Small bowel MRI is noninvasive, allows visualization of the entire gut, and demonstrates mucosal enhancement at sites of inflammation.183 Magnetic resonance enterography (MRE) has been compared with ileocolonoscopy in a study of 30 CD patients with suspected postoperative recurrence.184 This study also aimed to devise an MRE score to grade the severity of recurrence. Compared with ileocolonoscopy, MRE had a sensitivity of 100% and specificity of 89% in detecting postoperative recurrence. The MR score correlated well with the Rutgeerts score, and exhibited reasonable interobserver agreement of 78% with a kappa coefficient of 0.673. In a separate study the same MRE scoring system and ileocolonoscopy were found to be of similar value in predicting postoperative clinical recurrence.185

Fecal Inflammatory Markers
Fecal calprotectin and fecal lactoferrin

Previous studies have demonstrated a correlation between the presence of endoscopically active CD and elevated fecal calprotectin and fecal lactoferrin.186 The utility of fecal calprotectin and fecal lactoferrin was initially examined in the postoperative setting in a cross-sectional study of 63 patients with CD who had previously undergone ileocolonic resection.187 Fecal concentrations of fecal calprotectin and fecal lactoferrin were elevated at long-term follow-up after resection of the diseased bowel, even in those patients who remained in clinical remission. These results suggested that either fecal calprotectin and fecal lactoferrin no longer correlated with disease activity after bowel resection, that not all active disease had been resected, or that microscopic inflammation persisted.

The role of fecal calprotectin as a predictive marker for endoscopic recurrence has been examined in a prospective, longitudinal study of 50 patients postileocecal resection who underwent assessment with fecal calprotectin and abdominal ultrasound at 3 months followed by colonoscopy at 1 year.188 Although at 3 months postoperatively ultrasound had a greater specificity than fecal calprotectin (90% compared to 75%), fecal calprotectin values greater than 200 mg/L showed a higher sensitivity than ultrasound (63% compared to 26%). A fecal calprotectin value greater than 200 mg may be an indication for colonoscopy among patients with negative ultrasound to identify recurrent mucosal disease.188

More recently, Lamb et al189 undertook a longitudinal study of 13 patients followed prospectively over 1 year with repetitive fecal sampling to assess whether fecal calprotectin and fecal lactoferrin correlated with clinical recurrence. Fecal calprotectin and fecal lactoferrin were found to normalize within 2 months of surgery among those with an uncomplicated disease course. Both inflammatory markers were found to correlate closely with the Harvey–Bradshaw Index (P < 0.001), with increased levels measured among those with severe clinical recurrence more than 2 months after surgery, and low levels measured among those with clinically inactive disease. Among those with mild to moderate clinical recurrence (Harvey–Bradshaw Index score 4–5) the levels of fecal calprotectin and fecal lactoferrin varied but permitted distinction between active and inactive disease.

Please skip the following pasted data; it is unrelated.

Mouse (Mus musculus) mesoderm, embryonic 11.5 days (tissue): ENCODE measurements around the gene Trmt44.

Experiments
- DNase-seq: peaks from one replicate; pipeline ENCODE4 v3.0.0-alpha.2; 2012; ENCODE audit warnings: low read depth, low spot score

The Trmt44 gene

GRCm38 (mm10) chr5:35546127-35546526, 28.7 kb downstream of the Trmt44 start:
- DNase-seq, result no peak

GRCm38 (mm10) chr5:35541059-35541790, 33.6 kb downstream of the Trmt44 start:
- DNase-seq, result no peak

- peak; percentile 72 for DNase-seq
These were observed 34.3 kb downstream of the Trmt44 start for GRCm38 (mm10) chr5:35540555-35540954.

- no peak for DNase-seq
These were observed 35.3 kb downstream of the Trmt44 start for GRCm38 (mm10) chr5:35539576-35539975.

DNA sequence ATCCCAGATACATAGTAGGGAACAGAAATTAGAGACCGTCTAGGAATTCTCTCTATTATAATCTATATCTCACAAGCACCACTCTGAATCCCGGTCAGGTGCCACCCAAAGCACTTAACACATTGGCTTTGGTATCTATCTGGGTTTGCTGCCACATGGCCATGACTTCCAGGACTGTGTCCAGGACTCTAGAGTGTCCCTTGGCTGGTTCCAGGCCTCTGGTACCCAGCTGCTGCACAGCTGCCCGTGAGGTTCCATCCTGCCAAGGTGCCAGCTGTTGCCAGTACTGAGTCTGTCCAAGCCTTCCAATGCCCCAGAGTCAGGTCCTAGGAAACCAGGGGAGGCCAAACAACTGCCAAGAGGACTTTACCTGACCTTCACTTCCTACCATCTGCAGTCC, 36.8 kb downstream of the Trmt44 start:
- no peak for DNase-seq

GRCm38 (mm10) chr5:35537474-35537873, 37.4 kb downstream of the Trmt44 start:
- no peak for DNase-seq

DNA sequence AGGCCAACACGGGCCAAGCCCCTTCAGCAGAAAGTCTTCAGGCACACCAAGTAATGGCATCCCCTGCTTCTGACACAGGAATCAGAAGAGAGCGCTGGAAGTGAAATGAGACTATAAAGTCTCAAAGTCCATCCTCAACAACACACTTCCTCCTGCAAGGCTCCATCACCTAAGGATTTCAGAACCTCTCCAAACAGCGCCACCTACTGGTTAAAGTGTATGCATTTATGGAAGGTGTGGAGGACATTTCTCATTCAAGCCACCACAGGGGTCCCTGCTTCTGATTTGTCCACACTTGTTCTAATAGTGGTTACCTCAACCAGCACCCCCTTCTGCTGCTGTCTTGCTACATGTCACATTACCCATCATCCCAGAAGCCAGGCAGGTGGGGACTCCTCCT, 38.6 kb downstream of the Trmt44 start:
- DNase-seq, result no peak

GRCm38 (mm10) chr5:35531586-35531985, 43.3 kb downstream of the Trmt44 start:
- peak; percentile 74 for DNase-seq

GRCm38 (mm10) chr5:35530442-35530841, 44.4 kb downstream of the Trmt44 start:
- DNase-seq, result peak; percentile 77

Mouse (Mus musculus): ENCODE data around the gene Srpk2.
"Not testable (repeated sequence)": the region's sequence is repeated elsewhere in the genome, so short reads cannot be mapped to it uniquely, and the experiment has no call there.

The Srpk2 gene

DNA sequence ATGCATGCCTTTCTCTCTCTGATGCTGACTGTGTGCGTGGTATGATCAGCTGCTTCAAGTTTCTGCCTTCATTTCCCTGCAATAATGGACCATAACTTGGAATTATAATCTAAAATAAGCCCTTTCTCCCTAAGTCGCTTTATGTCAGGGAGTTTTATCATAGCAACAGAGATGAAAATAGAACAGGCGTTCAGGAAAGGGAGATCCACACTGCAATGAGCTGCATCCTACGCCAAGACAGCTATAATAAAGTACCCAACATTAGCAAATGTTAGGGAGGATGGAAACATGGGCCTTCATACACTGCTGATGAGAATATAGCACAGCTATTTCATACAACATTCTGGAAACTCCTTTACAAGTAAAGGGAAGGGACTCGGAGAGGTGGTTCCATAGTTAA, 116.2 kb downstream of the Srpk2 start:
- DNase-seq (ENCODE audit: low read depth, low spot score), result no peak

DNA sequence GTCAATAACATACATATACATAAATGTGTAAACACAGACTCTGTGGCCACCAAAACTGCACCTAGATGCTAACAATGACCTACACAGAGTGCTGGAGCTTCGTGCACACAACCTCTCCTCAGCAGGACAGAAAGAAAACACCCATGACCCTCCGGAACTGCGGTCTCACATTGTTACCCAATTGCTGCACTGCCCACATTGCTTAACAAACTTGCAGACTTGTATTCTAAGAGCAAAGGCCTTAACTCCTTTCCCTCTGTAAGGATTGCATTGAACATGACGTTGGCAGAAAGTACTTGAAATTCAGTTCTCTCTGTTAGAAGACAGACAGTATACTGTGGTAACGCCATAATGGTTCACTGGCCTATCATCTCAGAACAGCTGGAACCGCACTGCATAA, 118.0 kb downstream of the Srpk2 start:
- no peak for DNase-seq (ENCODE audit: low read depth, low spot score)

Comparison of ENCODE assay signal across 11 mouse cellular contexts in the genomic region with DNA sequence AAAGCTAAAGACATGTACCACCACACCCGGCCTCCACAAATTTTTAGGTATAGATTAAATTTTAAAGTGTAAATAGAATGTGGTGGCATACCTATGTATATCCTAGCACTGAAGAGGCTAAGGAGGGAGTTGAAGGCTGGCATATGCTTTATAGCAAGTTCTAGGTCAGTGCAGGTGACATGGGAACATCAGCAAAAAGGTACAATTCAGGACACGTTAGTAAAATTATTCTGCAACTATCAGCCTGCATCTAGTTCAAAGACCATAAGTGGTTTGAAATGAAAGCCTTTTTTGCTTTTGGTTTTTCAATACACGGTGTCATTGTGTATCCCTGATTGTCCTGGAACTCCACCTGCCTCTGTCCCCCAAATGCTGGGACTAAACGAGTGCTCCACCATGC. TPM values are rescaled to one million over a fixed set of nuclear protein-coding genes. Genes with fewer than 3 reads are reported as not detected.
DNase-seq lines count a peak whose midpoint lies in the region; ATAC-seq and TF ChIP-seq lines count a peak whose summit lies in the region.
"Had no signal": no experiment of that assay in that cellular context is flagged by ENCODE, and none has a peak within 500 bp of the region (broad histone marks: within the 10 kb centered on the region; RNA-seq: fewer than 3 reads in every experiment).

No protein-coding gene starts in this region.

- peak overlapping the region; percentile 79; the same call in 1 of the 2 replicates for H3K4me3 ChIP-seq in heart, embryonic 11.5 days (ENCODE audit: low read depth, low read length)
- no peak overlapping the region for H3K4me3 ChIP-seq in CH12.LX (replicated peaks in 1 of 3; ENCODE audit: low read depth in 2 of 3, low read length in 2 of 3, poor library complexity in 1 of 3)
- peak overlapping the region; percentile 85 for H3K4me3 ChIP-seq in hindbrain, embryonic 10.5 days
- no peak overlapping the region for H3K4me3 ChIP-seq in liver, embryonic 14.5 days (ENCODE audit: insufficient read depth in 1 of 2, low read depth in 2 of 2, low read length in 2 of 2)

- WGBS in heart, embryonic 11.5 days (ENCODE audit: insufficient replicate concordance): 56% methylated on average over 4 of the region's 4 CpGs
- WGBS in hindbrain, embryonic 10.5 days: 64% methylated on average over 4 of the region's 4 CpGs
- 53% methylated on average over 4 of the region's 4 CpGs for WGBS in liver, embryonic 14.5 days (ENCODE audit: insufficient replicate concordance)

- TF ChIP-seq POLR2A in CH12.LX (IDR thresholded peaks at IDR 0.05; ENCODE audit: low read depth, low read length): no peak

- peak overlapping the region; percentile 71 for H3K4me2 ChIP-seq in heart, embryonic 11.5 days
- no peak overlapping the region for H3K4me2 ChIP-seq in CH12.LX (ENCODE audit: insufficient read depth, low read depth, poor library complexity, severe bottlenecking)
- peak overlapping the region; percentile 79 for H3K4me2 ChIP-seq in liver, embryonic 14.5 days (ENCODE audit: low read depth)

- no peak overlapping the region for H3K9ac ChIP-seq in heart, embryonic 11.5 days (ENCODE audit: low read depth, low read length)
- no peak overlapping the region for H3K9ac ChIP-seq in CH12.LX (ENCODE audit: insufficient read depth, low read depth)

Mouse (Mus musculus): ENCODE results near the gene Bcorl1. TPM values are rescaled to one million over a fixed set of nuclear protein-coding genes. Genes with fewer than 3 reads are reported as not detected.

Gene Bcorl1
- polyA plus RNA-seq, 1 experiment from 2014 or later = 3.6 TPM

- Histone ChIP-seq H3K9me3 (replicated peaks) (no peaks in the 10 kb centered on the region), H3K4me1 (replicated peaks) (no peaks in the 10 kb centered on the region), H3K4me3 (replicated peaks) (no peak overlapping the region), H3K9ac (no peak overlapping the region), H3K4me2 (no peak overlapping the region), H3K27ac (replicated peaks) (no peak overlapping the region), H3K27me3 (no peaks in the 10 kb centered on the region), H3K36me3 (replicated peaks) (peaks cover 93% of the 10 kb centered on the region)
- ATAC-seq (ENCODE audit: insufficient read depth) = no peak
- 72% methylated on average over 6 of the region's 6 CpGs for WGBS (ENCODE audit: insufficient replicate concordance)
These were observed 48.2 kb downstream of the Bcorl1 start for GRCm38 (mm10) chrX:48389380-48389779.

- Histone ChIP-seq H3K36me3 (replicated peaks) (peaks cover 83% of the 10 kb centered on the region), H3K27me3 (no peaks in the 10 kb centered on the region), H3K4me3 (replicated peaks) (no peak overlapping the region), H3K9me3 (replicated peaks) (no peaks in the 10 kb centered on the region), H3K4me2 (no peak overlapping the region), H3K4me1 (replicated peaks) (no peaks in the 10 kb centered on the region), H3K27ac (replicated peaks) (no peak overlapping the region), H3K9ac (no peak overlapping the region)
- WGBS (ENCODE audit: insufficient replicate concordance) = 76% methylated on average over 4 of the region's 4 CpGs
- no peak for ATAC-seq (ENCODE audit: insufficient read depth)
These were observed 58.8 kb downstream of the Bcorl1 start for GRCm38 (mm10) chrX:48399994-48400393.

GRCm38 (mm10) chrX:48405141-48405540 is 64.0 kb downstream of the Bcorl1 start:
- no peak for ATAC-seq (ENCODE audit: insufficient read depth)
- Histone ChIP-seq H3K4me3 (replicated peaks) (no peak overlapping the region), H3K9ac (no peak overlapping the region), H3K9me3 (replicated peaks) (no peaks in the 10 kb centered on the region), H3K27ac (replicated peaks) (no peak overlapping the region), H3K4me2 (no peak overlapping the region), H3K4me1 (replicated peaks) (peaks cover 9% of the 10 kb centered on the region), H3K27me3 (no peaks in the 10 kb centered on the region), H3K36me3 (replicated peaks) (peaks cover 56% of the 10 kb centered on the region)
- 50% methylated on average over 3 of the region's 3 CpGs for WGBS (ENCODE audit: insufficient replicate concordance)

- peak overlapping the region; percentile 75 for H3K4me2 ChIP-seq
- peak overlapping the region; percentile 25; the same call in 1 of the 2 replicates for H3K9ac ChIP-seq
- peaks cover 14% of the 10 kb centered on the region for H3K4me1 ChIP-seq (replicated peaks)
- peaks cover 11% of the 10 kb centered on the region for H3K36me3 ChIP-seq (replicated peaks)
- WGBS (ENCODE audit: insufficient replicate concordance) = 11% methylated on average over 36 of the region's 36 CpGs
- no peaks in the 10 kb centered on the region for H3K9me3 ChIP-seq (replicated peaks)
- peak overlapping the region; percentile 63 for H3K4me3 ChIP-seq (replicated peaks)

In a cross-sectional study of 104 patients by the same authors there was greater correlation between fecal calprotectin and fecal lactoferrin with the Harvey–Bradshaw Index than CRP or platelet count.189 Of the small numbers of patients who underwent colonoscopy the markers did not correlate with endoscopic activity, indicating that further assessment of the relationship between these fecal markers, mucosal inflammation, and endoscopic changes is required.

Fecal alpha 1-antitrypsin clearance (α1AAT-Cl)

Fecal α1AAT-Cl is a marker of active inflammation that has been found to be elevated in CD.190–192 A small, prospective study evaluated the usefulness of fecal α1AAT-Cl compared with small bowel follow-through in the postoperative setting.193 Of the 11 patients studied longitudinally at 3, 6, and 12 months postileocolonic resection, fecal α1AAT-Cl was found to be above the upper normal limit in all five patients with recurrence. While in this small study fecal α1AAT-Cl appeared to be a sensitive marker of asymptomatic recurrence of CD, its use as a noninvasive marker of postoperative recurrence is limited by the lack of comparison to colonoscopy, its lack of specificity, and technical difficulties related to performing the assay.

Capsule Endoscopy

A number of small studies have suggested that capsule endoscopy may be a noninvasive alternative to ileocolonoscopy in detecting postoperative recurrence179, 194, 195 Bourreille et al194 found that capsule endoscopy detected lesions beyond the reach of the colonoscope in more than two-thirds of patients. However, capsule endoscopy was less sensitive in detecting ileal recurrence than ileocolonoscopy. In contrast, Pons-Beltran et al195 found that capsule endoscopy had a higher sensitivity in detecting CD recurrence in the neoterminal ileum than ileocolonoscopy (62% vs. 25%). Moreover, capsule endoscopy revealed lesions in the jejunum of 13 patients, including one with CD of the duodenum.